46,000 years old human bones found from a cave in northern Bulgaria. This is the earliest known evidence of Homo sapiens. It is 2,000 years older than evidence from Italy and the UK. The time that modern humans overlapped with Neanderthals in Europe and other parts of Eurasia is difficult to establish. This is due to the scarcity of sufficiently ancient remains that have been identified in the fossil record. The recent remains found in the archaeological site called Bacho Kiro Cave in central Bulgaria can help experts in this context.
Bacho Kiro has a rich deposit of Palaeolithic fossils. A number of a number of excavations took place in the 20th century. But the fragmentary human remains that were retrieved were subsequently lost. The recent excavation found a tooth and four bone fragments. These were identified as broadly human based on their anatomical features. A combination of methods incorporating both radiocarbon dating and sequencing of mitochondrial DNA were used to estimate the fossils’ age.The researchers suggest these ancient humans likely occupied the cave from about 45,820 to 43,650 years ago, although some of the remains could date as far back as 46,940 years ago.In addition to human remains, the researchers also uncovered a huge range of stone tools, bone artefacts from 23 different animal species and shaped pieces such as pendants made from the teeth of cave bears. These designs were known to have later been produced by Neanderthals.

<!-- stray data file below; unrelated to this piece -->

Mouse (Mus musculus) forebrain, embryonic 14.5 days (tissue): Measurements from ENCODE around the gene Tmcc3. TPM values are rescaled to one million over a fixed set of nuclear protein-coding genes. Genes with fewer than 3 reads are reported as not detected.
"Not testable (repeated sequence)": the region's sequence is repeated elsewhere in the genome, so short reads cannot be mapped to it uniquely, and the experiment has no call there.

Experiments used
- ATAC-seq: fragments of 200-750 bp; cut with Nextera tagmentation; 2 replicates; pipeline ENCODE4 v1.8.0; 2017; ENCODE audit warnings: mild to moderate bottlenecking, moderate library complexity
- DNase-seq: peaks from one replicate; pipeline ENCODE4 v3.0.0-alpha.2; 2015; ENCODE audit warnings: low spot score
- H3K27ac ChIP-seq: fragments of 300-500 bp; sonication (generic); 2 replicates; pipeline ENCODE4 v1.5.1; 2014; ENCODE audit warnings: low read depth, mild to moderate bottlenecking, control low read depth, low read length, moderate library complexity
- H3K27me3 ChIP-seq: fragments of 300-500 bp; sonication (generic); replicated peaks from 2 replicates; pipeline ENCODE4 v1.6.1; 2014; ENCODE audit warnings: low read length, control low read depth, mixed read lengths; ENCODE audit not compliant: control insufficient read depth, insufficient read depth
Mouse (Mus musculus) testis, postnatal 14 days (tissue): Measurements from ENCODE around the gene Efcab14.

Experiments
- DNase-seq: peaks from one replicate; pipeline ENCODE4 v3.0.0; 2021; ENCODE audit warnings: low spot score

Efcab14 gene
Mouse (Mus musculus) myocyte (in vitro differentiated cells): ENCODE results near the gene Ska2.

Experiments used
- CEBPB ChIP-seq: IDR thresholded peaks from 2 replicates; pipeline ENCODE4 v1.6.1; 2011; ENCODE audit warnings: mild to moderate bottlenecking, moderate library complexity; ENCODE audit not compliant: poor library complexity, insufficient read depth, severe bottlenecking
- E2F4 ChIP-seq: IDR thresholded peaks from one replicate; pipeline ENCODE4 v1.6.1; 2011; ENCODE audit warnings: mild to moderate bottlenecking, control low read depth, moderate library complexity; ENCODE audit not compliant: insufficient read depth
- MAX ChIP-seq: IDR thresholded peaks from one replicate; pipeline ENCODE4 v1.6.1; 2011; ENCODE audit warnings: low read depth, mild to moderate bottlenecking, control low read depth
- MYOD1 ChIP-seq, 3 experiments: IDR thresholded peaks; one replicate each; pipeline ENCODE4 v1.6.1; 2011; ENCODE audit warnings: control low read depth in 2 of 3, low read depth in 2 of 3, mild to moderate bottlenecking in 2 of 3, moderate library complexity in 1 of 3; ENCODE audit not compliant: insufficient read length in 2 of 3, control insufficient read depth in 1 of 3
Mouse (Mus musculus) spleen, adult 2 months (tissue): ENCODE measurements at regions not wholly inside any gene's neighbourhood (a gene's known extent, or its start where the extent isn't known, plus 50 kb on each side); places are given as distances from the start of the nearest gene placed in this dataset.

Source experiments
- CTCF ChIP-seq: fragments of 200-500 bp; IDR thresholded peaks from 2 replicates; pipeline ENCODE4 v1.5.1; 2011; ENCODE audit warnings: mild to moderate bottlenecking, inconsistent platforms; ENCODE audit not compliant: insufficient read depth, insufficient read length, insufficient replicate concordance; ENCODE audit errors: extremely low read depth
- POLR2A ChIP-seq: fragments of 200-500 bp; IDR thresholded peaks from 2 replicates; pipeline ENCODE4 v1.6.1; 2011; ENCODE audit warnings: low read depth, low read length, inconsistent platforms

The paper was published in the Nature and Nature Ecology & Evolution.